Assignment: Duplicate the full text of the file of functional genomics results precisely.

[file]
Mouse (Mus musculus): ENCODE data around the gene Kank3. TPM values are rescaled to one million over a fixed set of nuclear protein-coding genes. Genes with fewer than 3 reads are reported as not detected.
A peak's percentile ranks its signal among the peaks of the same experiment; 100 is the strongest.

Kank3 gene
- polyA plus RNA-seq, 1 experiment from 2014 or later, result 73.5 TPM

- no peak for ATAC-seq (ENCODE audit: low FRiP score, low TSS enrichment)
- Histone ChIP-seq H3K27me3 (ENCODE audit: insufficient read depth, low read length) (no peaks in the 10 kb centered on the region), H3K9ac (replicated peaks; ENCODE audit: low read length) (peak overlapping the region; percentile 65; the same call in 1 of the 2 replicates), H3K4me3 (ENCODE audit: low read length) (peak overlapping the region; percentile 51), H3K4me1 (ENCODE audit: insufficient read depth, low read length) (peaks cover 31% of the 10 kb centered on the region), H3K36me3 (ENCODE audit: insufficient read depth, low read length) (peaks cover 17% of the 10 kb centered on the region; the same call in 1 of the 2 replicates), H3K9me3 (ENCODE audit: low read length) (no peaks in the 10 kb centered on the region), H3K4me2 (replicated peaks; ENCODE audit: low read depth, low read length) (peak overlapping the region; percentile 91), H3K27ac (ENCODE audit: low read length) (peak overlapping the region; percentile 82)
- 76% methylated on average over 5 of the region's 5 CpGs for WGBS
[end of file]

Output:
Mouse (Mus musculus): ENCODE data around the gene Kank3. TPM values are rescaled to one million over a fixed set of nuclear protein-coding genes. Genes with fewer than 3 reads are reported as not detected.
A peak's percentile ranks its signal among the peaks of the same experiment; 100 is the strongest.

Kank3 gene
- polyA plus RNA-seq, 1 experiment from 2014 or later, result 73.5 TPM

- no peak for ATAC-seq (ENCODE audit: low FRiP score, low TSS enrichment)
- Histone ChIP-seq H3K27me3 (ENCODE audit: insufficient read depth, low read length) (no peaks in the 10 kb centered on the region), H3K9ac (replicated peaks; ENCODE audit: low read length) (peak overlapping the region; percentile 65; the same call in 1 of the 2 replicates), H3K4me3 (ENCODE audit: low read length) (peak overlapping the region; percentile 51), H3K4me1 (ENCODE audit: insufficient read depth, low read length) (peaks cover 31% of the 10 kb centered on the region), H3K36me3 (ENCODE audit: insufficient read depth, low read length) (peaks cover 17% of the 10 kb centered on the region; the same call in 1 of the 2 replicates), H3K9me3 (ENCODE audit: low read length) (no peaks in the 10 kb centered on the region), H3K4me2 (replicated peaks; ENCODE audit: low read depth, low read length) (peak overlapping the region; percentile 91), H3K27ac (ENCODE audit: low read length) (peak overlapping the region; percentile 82)
- 76% methylated on average over 5 of the region's 5 CpGs for WGBS